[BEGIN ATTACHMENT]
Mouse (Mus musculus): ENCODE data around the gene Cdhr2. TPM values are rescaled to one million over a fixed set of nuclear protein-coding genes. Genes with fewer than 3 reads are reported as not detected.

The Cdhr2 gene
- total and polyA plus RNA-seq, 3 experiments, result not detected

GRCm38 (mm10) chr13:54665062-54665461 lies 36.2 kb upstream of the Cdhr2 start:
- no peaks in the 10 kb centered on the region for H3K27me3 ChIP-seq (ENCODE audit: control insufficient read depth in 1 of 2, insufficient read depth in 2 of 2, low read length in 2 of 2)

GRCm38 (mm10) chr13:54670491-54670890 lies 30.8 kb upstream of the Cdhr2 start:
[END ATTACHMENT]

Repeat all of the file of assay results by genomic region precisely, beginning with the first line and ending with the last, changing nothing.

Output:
Mouse (Mus musculus): ENCODE data around the gene Cdhr2. TPM values are rescaled to one million over a fixed set of nuclear protein-coding genes. Genes with fewer than 3 reads are reported as not detected.

The Cdhr2 gene
- total and polyA plus RNA-seq, 3 experiments, result not detected

GRCm38 (mm10) chr13:54665062-54665461 lies 36.2 kb upstream of the Cdhr2 start:
- no peaks in the 10 kb centered on the region for H3K27me3 ChIP-seq (ENCODE audit: control insufficient read depth in 1 of 2, insufficient read depth in 2 of 2, low read length in 2 of 2)

GRCm38 (mm10) chr13:54670491-54670890 lies 30.8 kb upstream of the Cdhr2 start: